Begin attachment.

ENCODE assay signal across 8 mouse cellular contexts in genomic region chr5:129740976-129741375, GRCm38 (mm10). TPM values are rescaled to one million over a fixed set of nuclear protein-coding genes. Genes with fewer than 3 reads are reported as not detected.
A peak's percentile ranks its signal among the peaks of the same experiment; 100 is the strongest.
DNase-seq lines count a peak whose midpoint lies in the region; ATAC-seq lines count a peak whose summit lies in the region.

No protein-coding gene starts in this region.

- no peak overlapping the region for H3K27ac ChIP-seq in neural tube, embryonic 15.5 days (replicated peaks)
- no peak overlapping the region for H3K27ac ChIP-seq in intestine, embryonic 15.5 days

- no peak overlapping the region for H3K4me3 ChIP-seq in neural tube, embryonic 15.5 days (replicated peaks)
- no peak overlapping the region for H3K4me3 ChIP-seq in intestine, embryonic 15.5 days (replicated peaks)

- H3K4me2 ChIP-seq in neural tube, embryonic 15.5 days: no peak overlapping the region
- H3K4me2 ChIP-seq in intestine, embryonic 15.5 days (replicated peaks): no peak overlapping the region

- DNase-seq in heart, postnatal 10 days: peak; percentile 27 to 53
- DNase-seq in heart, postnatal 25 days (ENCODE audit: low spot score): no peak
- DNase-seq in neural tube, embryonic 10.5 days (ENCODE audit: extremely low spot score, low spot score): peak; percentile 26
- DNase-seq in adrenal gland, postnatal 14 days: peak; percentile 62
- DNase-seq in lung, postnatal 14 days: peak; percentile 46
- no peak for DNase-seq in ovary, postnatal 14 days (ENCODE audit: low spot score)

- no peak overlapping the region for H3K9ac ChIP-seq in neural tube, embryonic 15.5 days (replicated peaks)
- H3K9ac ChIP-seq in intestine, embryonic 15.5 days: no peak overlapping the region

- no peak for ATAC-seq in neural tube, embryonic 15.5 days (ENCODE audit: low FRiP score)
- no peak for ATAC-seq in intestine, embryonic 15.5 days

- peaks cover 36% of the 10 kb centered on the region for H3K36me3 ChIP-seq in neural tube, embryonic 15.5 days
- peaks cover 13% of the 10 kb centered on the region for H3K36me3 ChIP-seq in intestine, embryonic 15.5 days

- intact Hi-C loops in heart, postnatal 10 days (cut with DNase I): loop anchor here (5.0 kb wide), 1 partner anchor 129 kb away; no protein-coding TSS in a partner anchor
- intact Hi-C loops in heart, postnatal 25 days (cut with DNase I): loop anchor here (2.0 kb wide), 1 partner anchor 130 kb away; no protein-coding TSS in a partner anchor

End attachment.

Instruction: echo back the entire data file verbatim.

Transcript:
ENCODE assay signal across 8 mouse cellular contexts in genomic region chr5:129740976-129741375, GRCm38 (mm10). TPM values are rescaled to one million over a fixed set of nuclear protein-coding genes. Genes with fewer than 3 reads are reported as not detected.
A peak's percentile ranks its signal among the peaks of the same experiment; 100 is the strongest.
DNase-seq lines count a peak whose midpoint lies in the region; ATAC-seq lines count a peak whose summit lies in the region.

No protein-coding gene starts in this region.

- no peak overlapping the region for H3K27ac ChIP-seq in neural tube, embryonic 15.5 days (replicated peaks)
- no peak overlapping the region for H3K27ac ChIP-seq in intestine, embryonic 15.5 days

- no peak overlapping the region for H3K4me3 ChIP-seq in neural tube, embryonic 15.5 days (replicated peaks)
- no peak overlapping the region for H3K4me3 ChIP-seq in intestine, embryonic 15.5 days (replicated peaks)

- H3K4me2 ChIP-seq in neural tube, embryonic 15.5 days: no peak overlapping the region
- H3K4me2 ChIP-seq in intestine, embryonic 15.5 days (replicated peaks): no peak overlapping the region

- DNase-seq in heart, postnatal 10 days: peak; percentile 27 to 53
- DNase-seq in heart, postnatal 25 days (ENCODE audit: low spot score): no peak
- DNase-seq in neural tube, embryonic 10.5 days (ENCODE audit: extremely low spot score, low spot score): peak; percentile 26
- DNase-seq in adrenal gland, postnatal 14 days: peak; percentile 62
- DNase-seq in lung, postnatal 14 days: peak; percentile 46
- no peak for DNase-seq in ovary, postnatal 14 days (ENCODE audit: low spot score)

- no peak overlapping the region for H3K9ac ChIP-seq in neural tube, embryonic 15.5 days (replicated peaks)
- H3K9ac ChIP-seq in intestine, embryonic 15.5 days: no peak overlapping the region

- no peak for ATAC-seq in neural tube, embryonic 15.5 days (ENCODE audit: low FRiP score)
- no peak for ATAC-seq in intestine, embryonic 15.5 days

- peaks cover 36% of the 10 kb centered on the region for H3K36me3 ChIP-seq in neural tube, embryonic 15.5 days
- peaks cover 13% of the 10 kb centered on the region for H3K36me3 ChIP-seq in intestine, embryonic 15.5 days

- intact Hi-C loops in heart, postnatal 10 days (cut with DNase I): loop anchor here (5.0 kb wide), 1 partner anchor 129 kb away; no protein-coding TSS in a partner anchor
- intact Hi-C loops in heart, postnatal 25 days (cut with DNase I): loop anchor here (2.0 kb wide), 1 partner anchor 130 kb away; no protein-coding TSS in a partner anchor